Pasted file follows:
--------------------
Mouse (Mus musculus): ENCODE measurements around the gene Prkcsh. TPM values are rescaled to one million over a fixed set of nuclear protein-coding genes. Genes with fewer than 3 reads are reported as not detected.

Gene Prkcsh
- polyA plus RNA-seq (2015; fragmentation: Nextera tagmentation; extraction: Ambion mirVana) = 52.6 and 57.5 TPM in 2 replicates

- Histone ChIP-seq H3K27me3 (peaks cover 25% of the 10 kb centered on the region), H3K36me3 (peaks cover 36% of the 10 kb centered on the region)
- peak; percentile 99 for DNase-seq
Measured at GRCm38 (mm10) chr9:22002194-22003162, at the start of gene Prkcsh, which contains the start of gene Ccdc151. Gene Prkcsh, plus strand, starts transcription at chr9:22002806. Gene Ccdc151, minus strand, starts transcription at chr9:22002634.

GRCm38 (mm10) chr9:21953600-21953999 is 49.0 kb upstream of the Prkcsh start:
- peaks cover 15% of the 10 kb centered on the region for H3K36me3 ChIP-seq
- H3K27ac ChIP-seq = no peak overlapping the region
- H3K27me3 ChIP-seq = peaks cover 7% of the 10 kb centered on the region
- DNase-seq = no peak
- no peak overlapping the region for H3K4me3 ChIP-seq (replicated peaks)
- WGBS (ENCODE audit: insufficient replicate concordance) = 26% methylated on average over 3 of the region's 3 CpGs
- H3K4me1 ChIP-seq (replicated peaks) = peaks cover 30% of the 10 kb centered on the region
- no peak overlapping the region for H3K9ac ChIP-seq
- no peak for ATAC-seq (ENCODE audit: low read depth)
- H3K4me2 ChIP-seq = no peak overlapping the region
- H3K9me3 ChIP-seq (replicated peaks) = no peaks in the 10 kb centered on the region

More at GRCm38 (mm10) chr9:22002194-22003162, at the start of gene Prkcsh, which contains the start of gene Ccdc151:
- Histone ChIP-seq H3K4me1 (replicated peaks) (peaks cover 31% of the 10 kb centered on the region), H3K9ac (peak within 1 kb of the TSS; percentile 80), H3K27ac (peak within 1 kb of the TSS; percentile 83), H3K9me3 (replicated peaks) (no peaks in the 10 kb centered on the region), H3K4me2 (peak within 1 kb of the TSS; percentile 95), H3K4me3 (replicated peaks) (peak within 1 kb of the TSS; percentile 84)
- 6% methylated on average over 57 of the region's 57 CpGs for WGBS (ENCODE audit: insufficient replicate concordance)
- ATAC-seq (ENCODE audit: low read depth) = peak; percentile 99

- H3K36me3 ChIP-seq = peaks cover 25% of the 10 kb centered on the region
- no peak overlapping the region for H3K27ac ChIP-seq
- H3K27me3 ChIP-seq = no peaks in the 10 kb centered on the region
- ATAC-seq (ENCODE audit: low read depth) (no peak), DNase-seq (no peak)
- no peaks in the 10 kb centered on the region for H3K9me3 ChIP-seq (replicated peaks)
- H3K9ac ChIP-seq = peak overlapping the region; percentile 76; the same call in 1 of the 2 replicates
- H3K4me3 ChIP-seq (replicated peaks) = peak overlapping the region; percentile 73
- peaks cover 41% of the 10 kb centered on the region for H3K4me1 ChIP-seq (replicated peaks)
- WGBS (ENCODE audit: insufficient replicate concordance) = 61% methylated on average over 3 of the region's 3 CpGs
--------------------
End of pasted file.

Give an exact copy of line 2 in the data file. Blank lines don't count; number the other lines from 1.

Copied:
Gene Prkcsh